Implications of the move to IAS GAAP

Current UK and IAS GAAP relevant to group accounts are quite similar in terms of disclosure, though some substantial differences do exist. For example, both sets of standards require that the incorporation of subsidiaries should be based on voting control, (FRS 2, IAS 2741), that significant influence must be exercised if associates are to be recognised, (FRS 9, IAS 2842), that group accounts should have coterminous year-ends, apply uniform accounting policies and recognise net assets attributable to the minority interest as a separate item in the balance sheet43, (FRS 2, IAS 27), etc.

However, grounds for the exclusion of subsidiaries from the consolidated accounts do differ, with dissimilar activities not recognised as a basis for non-consolidation under IAS 27. 44 Definitions of control vary slightly45 and, under IAS 27, minority interests may be calculated on the pre-acquisition carrying amounts of the net assets of the subsidiary46 and in certain circumstances debit balances attributable to the minority are not charged47, though consolidation adjustments for intra-group transactions and balances are comparable with FRS 2.

The equity method is advocated by both FRS 9 and IAS 28 when dealing with associates, though FRS 9 criteria on associates are much more restrictive. 48 One particularly important difference between UK and IAS GAAP becomes evident when accounting for joint ventures. While FRS 9 advocates use of the gross equity method, IAS 3149 sets proportionate consolidation as the benchmark method, with the equity method as an alternative.

Indeed, FRS 9 rejects proportionate consolidation in this instance on the grounds that it is “misleading”. 50 Possibly one of the more significant changes that will impact on companies will be the elimination of the pooling of interests or merger method under IFRS 351. Under UK GAAP, (FRS 6), this method was permitted but seldom applied in practice. Indeed, IAS 2252, the forerunner to IFRS 3, had also provided scope for its use.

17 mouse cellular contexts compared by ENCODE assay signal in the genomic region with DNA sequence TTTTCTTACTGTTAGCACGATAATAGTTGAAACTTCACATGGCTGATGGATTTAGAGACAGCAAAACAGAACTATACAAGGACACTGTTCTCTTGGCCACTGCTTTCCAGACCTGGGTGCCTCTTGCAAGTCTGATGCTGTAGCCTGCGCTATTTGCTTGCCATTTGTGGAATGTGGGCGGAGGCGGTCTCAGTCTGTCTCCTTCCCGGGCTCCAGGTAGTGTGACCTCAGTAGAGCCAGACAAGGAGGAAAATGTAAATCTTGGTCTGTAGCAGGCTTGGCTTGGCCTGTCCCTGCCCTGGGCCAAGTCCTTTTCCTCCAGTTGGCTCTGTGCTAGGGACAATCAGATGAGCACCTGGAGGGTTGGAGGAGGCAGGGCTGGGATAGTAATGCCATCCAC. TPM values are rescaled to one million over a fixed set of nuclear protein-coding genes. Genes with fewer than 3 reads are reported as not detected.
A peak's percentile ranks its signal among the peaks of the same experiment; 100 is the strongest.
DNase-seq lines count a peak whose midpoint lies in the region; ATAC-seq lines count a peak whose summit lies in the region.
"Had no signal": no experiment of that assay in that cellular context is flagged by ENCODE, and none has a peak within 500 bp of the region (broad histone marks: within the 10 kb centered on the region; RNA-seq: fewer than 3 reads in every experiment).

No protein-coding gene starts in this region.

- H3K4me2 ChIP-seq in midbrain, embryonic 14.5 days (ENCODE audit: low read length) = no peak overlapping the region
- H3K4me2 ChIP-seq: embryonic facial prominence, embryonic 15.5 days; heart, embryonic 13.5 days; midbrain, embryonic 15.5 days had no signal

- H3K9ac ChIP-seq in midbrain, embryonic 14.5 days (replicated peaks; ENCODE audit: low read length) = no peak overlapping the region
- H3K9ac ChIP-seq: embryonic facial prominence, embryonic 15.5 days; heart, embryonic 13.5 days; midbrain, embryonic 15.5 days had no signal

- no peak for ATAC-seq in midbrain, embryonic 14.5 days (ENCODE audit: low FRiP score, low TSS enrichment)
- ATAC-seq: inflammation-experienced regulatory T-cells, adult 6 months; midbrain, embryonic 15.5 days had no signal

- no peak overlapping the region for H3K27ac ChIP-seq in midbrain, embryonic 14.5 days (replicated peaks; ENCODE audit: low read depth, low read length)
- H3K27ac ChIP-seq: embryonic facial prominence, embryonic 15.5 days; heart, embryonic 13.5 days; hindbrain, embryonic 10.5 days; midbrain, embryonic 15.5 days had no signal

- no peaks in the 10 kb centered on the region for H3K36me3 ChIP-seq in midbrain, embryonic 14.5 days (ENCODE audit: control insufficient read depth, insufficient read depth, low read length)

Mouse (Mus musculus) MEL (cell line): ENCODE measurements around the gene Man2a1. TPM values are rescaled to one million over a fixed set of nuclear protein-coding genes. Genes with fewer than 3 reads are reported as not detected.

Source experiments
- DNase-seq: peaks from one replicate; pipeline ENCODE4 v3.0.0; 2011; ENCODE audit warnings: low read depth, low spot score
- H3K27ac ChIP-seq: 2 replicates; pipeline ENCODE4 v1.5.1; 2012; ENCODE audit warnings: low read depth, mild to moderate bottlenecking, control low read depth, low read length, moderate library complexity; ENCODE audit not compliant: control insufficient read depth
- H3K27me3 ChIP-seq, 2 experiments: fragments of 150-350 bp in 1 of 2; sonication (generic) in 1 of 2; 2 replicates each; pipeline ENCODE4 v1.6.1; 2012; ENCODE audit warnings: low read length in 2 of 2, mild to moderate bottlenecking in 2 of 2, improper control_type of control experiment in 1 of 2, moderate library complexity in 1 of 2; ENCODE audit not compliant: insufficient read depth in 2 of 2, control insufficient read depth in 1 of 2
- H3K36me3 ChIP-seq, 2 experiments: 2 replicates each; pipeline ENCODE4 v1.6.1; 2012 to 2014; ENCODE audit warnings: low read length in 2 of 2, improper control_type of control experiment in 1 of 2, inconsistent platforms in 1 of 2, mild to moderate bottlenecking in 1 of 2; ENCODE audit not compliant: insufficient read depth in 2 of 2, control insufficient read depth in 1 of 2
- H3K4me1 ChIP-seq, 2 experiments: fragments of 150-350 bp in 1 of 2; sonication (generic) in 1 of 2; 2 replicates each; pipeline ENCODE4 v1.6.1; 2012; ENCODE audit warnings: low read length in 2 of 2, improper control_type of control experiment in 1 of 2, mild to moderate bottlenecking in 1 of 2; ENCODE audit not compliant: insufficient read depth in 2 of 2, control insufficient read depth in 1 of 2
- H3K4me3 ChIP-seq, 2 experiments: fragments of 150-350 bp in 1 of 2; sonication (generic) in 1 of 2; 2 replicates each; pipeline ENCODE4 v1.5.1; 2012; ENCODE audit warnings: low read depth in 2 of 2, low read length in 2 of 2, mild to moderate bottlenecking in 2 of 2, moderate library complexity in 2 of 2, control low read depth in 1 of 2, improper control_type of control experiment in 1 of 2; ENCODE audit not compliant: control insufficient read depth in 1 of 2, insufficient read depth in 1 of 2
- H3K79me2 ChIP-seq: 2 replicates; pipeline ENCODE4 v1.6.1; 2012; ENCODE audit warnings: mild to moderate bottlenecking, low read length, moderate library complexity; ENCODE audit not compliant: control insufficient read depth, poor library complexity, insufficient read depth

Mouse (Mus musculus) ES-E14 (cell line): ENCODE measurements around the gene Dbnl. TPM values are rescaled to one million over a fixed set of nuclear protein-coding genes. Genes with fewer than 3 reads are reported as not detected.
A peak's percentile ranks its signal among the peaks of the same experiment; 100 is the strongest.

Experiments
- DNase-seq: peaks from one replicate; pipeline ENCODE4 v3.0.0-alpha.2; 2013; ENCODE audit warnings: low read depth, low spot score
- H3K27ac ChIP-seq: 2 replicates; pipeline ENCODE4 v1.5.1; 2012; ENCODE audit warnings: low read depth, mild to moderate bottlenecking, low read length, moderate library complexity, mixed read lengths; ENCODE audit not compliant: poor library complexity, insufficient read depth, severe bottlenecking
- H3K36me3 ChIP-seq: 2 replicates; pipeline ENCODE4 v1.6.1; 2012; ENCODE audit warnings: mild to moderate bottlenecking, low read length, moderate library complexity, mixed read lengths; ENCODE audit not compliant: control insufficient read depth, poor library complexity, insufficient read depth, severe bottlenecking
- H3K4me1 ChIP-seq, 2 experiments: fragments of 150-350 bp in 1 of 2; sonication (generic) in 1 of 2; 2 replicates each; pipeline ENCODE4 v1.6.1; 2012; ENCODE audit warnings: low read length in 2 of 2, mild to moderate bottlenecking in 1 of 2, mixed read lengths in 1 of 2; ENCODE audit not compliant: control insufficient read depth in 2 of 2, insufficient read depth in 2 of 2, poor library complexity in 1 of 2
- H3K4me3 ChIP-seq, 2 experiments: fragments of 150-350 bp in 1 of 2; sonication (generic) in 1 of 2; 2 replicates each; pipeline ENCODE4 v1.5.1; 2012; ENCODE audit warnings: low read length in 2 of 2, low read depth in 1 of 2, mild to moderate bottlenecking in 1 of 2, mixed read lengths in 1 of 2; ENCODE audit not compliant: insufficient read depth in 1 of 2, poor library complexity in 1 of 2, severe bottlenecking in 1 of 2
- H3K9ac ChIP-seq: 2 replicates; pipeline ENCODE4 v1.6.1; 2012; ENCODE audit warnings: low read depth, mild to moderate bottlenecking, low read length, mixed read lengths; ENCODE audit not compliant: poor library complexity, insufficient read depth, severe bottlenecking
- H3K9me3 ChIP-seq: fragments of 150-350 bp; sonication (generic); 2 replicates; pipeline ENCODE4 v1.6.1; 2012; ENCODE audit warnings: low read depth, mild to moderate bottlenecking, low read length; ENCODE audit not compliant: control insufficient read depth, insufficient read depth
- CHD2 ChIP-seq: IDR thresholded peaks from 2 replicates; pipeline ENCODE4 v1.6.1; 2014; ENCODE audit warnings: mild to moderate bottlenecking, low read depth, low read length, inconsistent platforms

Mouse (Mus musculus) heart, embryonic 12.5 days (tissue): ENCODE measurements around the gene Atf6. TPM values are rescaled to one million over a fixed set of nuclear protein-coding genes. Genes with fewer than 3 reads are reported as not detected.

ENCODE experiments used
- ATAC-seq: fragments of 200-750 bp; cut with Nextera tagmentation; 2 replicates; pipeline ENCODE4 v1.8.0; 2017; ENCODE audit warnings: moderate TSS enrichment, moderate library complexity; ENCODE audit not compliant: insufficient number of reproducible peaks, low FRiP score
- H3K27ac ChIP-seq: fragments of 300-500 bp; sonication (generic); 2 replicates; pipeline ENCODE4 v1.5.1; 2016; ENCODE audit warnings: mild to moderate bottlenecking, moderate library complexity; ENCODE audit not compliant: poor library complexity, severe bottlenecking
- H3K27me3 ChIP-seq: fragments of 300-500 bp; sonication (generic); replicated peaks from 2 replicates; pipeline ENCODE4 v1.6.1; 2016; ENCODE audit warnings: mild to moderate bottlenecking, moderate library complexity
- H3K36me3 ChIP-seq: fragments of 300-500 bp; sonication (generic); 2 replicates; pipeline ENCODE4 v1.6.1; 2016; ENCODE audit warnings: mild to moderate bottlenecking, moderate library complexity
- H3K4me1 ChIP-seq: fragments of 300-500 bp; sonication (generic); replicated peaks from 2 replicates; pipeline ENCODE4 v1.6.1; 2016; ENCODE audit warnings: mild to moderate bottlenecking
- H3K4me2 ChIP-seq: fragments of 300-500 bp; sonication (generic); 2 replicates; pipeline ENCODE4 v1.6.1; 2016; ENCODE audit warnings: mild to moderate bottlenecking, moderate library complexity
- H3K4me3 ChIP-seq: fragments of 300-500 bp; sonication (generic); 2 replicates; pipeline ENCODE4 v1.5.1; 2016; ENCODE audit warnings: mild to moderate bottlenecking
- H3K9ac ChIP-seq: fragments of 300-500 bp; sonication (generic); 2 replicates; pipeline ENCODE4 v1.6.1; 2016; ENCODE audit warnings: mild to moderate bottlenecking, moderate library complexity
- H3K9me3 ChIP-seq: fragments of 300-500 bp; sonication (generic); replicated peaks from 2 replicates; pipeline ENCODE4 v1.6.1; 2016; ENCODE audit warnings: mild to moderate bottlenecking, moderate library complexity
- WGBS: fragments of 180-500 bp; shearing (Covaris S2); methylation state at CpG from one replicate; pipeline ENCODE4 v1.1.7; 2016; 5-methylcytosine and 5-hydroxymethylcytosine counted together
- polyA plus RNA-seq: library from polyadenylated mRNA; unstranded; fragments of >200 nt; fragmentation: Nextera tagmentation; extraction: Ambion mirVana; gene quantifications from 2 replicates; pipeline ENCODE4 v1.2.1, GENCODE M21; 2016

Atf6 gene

Undoubtedly, the greatest impact of IFRS 3 concerns goodwill. The standard eliminates the expensing of goodwill through the income statement, except in the event of impairment. The amortisation process is replaced with annual testing for impairment, in line with US GAAP. Furthermore, the new standard will bring IAS 22 into line with FRS 7 in that all assets and liabilities acquired by the investor will be measured at fair value. 53 Conclusion: Convergence and Improvement

Even a brief analysis of the history of accounting standards related to group accounts illustrates how requirements have repeatedly proved insufficient and why continuous improvement is necessary to ensure that a true and fair view of the holding company’s financial situation is recorded. Whilst the purveyors of UK GAAP have eventually succeeded in providing quality standards with regard to numerous sub-sections of this significant issue, ambiguities exist in areas such as goodwill and merger accounting.

While IAS GAAP is predominately consistent with UK GAAP, it will, over time, hopefully encompass the best standards from all over the world. Indeed, the evolution of legislation and professional standards concerning consolidation, group accounting, subsidiaries, associates and other entities in these islands has largely strengthened the financial reporting framework.